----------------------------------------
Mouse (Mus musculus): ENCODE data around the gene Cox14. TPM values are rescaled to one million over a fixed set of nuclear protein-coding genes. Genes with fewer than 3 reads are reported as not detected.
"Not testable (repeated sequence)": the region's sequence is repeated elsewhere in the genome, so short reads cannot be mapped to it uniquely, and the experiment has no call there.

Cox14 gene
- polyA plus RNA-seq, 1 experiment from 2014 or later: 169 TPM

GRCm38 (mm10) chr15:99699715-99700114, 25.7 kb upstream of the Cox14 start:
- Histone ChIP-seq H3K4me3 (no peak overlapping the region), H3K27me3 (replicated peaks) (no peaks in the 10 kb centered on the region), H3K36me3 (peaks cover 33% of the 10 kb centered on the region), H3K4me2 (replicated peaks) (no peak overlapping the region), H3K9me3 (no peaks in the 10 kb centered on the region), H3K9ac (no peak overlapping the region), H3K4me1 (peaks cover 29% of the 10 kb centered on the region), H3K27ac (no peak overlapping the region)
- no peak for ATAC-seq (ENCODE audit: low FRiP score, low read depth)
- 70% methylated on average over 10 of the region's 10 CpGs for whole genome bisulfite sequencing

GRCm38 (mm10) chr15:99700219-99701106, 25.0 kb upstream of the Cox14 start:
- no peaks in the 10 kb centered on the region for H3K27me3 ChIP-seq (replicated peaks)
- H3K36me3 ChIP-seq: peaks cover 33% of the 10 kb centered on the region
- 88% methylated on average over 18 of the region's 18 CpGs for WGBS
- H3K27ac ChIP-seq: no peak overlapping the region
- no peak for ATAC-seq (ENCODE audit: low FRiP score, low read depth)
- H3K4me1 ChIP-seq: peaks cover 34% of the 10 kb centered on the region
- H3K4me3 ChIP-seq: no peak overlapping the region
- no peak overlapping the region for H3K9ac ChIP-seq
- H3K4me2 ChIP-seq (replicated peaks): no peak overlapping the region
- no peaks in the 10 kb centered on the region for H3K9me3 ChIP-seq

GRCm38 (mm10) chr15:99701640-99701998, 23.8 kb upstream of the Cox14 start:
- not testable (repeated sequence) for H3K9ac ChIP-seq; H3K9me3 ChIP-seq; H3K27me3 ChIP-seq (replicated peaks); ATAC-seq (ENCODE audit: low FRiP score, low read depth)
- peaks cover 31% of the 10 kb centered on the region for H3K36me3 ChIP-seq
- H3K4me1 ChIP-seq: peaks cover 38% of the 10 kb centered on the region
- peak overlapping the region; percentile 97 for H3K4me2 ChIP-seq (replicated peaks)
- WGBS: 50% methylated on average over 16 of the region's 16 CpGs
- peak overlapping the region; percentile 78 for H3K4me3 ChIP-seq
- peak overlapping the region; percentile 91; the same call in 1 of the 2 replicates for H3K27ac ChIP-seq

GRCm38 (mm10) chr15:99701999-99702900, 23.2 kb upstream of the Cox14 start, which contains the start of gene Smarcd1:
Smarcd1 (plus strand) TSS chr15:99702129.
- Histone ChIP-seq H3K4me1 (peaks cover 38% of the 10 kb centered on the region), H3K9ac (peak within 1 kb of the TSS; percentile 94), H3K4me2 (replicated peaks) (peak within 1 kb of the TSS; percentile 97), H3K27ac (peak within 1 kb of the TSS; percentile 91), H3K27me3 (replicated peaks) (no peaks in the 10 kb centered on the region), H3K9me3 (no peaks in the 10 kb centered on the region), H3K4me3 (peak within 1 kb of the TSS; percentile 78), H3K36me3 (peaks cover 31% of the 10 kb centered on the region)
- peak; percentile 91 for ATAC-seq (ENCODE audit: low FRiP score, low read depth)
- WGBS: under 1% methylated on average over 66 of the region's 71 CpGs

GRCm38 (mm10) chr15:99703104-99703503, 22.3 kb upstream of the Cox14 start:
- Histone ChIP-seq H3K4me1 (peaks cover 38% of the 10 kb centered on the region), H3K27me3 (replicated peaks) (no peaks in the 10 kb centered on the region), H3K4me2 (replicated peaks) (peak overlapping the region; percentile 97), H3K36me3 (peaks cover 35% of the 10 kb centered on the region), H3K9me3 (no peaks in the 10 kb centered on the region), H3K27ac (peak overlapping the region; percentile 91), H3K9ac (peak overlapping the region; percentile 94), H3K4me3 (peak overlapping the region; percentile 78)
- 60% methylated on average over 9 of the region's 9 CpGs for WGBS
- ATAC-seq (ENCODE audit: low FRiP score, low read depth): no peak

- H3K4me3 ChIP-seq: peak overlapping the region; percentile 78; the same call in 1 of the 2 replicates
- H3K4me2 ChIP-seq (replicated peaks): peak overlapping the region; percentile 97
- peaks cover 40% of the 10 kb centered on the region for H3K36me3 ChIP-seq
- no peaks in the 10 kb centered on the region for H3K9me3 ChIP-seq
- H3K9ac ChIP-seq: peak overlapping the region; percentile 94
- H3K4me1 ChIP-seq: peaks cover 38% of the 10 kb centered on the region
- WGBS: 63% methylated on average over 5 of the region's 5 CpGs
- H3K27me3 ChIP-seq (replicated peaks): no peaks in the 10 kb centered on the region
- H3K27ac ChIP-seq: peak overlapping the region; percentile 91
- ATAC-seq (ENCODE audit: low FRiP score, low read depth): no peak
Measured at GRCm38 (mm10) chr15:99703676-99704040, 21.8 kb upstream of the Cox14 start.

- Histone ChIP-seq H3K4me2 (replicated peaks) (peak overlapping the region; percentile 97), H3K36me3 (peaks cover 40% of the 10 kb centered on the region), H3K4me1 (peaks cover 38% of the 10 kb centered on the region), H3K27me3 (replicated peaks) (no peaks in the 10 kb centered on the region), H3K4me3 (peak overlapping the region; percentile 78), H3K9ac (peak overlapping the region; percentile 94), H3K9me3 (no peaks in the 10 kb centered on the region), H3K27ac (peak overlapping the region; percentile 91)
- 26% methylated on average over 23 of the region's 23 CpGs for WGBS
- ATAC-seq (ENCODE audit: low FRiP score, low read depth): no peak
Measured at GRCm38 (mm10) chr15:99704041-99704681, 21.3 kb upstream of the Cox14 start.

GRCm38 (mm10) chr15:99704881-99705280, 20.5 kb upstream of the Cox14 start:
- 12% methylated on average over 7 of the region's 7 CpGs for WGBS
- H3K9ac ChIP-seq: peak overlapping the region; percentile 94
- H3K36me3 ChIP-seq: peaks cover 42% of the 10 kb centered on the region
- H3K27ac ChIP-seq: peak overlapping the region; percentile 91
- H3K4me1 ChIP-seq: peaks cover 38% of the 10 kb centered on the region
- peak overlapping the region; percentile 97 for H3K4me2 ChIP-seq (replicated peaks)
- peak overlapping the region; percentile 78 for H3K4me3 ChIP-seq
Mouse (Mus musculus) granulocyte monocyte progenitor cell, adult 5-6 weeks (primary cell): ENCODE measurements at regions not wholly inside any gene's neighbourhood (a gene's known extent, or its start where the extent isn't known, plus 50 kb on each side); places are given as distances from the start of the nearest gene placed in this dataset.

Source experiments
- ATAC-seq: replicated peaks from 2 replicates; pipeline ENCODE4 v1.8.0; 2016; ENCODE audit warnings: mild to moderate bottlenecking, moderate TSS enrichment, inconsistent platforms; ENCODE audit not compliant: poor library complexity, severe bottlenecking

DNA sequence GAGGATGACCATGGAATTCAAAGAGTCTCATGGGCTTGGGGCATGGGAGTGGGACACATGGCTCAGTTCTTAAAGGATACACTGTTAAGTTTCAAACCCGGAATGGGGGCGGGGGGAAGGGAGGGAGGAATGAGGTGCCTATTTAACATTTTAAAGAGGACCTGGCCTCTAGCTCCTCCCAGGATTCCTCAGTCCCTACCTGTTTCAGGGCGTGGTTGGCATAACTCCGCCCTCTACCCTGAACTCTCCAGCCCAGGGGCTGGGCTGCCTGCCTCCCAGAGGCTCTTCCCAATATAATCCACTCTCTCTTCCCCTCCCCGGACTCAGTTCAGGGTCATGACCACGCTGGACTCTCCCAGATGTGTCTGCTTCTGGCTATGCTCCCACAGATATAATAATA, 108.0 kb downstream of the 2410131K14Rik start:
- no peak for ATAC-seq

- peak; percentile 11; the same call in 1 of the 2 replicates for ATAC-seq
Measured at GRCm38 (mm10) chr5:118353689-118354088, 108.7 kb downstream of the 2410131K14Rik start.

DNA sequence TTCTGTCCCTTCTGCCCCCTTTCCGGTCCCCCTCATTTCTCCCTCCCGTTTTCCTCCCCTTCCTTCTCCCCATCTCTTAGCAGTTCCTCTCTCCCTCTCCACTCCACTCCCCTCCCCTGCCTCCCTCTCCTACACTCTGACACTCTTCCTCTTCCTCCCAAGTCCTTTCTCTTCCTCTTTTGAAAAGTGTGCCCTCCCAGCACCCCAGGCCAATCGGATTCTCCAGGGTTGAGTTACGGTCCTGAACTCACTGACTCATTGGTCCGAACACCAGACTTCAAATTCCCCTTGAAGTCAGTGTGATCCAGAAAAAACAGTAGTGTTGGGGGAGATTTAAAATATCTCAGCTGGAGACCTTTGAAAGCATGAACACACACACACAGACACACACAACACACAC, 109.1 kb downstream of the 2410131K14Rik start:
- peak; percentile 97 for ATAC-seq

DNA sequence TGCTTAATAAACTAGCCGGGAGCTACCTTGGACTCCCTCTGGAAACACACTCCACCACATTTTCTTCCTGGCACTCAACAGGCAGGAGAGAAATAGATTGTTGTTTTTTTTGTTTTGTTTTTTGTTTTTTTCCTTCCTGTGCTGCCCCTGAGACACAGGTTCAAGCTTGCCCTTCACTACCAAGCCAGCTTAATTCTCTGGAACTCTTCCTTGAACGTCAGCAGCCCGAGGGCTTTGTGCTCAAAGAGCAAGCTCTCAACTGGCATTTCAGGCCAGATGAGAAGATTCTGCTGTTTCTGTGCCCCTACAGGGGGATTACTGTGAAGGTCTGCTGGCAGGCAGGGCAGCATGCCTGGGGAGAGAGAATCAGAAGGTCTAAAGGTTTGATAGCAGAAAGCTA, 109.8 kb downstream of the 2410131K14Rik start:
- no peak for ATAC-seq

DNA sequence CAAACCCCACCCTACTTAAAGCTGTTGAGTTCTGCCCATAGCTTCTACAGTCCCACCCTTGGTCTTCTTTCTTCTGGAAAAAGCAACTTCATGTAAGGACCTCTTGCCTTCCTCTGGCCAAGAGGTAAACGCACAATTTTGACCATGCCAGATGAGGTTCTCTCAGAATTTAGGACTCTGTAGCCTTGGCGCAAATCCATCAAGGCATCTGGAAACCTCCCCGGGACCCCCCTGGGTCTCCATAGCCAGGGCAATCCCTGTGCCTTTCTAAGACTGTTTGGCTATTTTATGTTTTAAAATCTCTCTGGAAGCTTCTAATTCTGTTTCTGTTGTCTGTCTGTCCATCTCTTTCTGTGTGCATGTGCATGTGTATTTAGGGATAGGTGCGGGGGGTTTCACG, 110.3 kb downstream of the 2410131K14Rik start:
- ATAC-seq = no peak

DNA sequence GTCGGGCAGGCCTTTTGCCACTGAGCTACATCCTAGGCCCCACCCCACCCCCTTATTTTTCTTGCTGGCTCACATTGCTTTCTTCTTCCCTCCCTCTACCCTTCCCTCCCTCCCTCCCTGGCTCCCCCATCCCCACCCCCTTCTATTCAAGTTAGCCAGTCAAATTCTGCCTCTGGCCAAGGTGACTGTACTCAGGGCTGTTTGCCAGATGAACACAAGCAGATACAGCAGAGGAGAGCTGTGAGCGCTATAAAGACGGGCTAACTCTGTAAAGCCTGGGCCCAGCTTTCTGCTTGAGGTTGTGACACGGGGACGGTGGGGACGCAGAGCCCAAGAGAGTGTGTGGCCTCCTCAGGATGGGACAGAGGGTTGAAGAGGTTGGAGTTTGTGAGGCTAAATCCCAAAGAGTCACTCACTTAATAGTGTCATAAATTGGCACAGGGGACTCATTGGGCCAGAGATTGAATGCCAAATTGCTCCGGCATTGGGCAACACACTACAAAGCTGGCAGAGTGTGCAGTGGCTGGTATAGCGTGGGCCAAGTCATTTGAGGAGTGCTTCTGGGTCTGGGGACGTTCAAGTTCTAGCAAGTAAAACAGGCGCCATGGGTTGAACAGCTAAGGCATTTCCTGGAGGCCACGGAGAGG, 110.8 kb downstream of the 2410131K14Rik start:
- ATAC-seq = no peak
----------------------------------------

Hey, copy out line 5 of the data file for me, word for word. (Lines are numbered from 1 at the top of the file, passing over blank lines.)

GRCm38 (mm10) chr15:99699715-99700114, 25.7 kb upstream of the Cox14 start: